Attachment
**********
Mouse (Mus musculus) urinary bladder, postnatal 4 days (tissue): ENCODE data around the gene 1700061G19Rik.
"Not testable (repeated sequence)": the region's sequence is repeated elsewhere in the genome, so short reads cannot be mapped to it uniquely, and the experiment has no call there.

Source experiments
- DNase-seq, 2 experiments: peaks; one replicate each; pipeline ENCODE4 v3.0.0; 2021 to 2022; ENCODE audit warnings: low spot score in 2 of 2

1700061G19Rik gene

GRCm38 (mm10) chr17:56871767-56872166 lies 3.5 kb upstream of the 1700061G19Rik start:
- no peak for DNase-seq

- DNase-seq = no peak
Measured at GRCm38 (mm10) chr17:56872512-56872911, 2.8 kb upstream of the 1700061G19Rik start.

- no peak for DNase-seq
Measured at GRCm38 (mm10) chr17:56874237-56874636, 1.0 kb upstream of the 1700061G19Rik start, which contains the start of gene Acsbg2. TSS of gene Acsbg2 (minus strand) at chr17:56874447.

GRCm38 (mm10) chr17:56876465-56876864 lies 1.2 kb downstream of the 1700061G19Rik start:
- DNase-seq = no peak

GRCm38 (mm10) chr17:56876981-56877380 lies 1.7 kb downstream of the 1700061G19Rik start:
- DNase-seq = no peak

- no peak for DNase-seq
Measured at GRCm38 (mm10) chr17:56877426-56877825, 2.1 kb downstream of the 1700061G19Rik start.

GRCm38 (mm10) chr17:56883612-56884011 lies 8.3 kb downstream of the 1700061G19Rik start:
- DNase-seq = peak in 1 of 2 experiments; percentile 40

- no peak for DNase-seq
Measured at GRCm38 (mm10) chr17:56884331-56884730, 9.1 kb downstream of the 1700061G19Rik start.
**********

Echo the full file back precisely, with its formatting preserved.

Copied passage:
Mouse (Mus musculus) urinary bladder, postnatal 4 days (tissue): ENCODE data around the gene 1700061G19Rik.
"Not testable (repeated sequence)": the region's sequence is repeated elsewhere in the genome, so short reads cannot be mapped to it uniquely, and the experiment has no call there.

Source experiments
- DNase-seq, 2 experiments: peaks; one replicate each; pipeline ENCODE4 v3.0.0; 2021 to 2022; ENCODE audit warnings: low spot score in 2 of 2

1700061G19Rik gene

GRCm38 (mm10) chr17:56871767-56872166 lies 3.5 kb upstream of the 1700061G19Rik start:
- no peak for DNase-seq

- DNase-seq = no peak
Measured at GRCm38 (mm10) chr17:56872512-56872911, 2.8 kb upstream of the 1700061G19Rik start.

- no peak for DNase-seq
Measured at GRCm38 (mm10) chr17:56874237-56874636, 1.0 kb upstream of the 1700061G19Rik start, which contains the start of gene Acsbg2. TSS of gene Acsbg2 (minus strand) at chr17:56874447.

GRCm38 (mm10) chr17:56876465-56876864 lies 1.2 kb downstream of the 1700061G19Rik start:
- DNase-seq = no peak

GRCm38 (mm10) chr17:56876981-56877380 lies 1.7 kb downstream of the 1700061G19Rik start:
- DNase-seq = no peak

- no peak for DNase-seq
Measured at GRCm38 (mm10) chr17:56877426-56877825, 2.1 kb downstream of the 1700061G19Rik start.

GRCm38 (mm10) chr17:56883612-56884011 lies 8.3 kb downstream of the 1700061G19Rik start:
- DNase-seq = peak in 1 of 2 experiments; percentile 40

- no peak for DNase-seq
Measured at GRCm38 (mm10) chr17:56884331-56884730, 9.1 kb downstream of the 1700061G19Rik start.